Kinfolk, the entrepreneurs issue
Tonight the reading lamp is my only beacon of light. I feel the cover. Slowly. The paper is soft, the letters reach out to me. I open the latest Kinfolk – the entrepreneurs issue – and read it word by word. Page after page. Like a book, I follow the timeline of the story as they compiled it. I pause, muse. I ask myself why …
I am at page 21 when this issue puts everything of the past months in perspective. In the most beautiful words Brianna Kovan explains to me the meaning of the Japanese word yoyuu. I read it two times and realise I miss the air of yoyuu about me.
Kinfolk is about the essence. Serene pictures chaperon words well-chosen while the typography is set with great care within an elegant minimal grid. I turn the pages gently, feel the paper. I enjoy every article, my quiet time.
The stories make my thoughts wander and I wonder who all these lovely people behind Kinfolk are, if I am a toiler or an idler and why everything else in life – family and friends, sex and sleep, hobbies and holiday – is forced to bend around the almighty work schedule. Carl Honoré praises slowness and has an eye for alliteration. I smile at the story of the paper clip, which has never been written down so beautifully as Travis Elborough did. I think about the sense of spaces I often pass time in. How I experience our home, a work in progress – just like Helen Rice’s nostalgic house. I toast to tradition and put Sentrum to my travel list.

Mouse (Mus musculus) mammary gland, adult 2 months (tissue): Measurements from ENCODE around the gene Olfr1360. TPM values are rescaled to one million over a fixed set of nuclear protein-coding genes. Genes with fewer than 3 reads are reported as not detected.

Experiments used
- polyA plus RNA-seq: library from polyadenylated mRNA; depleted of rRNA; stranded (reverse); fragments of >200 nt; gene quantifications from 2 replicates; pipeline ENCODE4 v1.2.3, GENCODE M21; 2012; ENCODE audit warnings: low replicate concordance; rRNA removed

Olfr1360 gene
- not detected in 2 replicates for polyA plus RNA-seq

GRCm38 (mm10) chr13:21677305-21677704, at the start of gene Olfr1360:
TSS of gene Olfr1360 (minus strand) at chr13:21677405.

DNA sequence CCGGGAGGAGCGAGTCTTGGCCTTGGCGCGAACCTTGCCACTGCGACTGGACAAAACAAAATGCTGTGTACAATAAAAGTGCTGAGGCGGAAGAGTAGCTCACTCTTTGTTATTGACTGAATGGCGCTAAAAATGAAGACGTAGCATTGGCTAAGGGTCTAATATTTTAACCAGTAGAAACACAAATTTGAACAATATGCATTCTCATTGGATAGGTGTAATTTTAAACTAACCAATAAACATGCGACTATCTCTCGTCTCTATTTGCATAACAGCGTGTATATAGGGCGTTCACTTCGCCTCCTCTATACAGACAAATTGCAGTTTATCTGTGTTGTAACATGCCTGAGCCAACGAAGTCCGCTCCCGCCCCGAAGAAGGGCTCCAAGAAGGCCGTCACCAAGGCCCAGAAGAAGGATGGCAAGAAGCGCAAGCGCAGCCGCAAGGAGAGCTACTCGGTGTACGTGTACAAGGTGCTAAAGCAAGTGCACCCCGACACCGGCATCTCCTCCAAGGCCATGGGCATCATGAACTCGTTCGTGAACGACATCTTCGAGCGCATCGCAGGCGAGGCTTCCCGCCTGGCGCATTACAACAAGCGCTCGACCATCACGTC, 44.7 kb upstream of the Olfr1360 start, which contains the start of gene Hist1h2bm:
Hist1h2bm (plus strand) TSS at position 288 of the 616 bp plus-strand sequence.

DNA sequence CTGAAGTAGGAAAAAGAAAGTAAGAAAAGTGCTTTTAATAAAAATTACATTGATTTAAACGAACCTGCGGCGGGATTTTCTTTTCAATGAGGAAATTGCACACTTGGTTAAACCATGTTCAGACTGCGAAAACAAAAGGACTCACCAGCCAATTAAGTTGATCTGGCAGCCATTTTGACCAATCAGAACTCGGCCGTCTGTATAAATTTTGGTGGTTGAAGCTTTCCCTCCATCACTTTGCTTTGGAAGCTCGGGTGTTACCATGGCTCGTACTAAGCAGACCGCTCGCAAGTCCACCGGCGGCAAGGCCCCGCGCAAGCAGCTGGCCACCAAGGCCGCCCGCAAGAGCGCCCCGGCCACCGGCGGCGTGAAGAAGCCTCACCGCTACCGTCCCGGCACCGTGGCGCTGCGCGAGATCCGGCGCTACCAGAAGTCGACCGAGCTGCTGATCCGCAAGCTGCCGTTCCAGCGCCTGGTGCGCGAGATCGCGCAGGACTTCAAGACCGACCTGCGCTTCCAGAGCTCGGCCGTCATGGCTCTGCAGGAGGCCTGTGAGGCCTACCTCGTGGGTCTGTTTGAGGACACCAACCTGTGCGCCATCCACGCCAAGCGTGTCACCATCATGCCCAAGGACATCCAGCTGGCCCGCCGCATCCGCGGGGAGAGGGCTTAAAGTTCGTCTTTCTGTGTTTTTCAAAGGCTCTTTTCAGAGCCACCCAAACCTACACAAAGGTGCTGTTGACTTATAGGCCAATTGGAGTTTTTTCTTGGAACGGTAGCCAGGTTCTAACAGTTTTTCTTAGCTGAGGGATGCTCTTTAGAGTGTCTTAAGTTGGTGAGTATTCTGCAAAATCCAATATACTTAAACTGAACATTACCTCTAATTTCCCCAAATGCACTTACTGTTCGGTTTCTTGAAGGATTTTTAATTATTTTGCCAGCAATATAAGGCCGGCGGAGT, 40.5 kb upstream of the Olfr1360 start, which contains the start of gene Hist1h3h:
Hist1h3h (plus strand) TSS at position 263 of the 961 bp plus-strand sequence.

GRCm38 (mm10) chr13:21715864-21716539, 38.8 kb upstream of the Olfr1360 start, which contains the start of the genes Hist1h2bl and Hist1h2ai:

The night is dark and still when I close the magazine, but the truth hums loud and clear. I memorise the words deep breathing and heartbeat variation exercises and feel my shoulders.
Once in a while you stumble upon something that will change your life. Maybe not at the very moment, but give it time to simmer. I hold this issue close, I will feed my soul with it and find courage.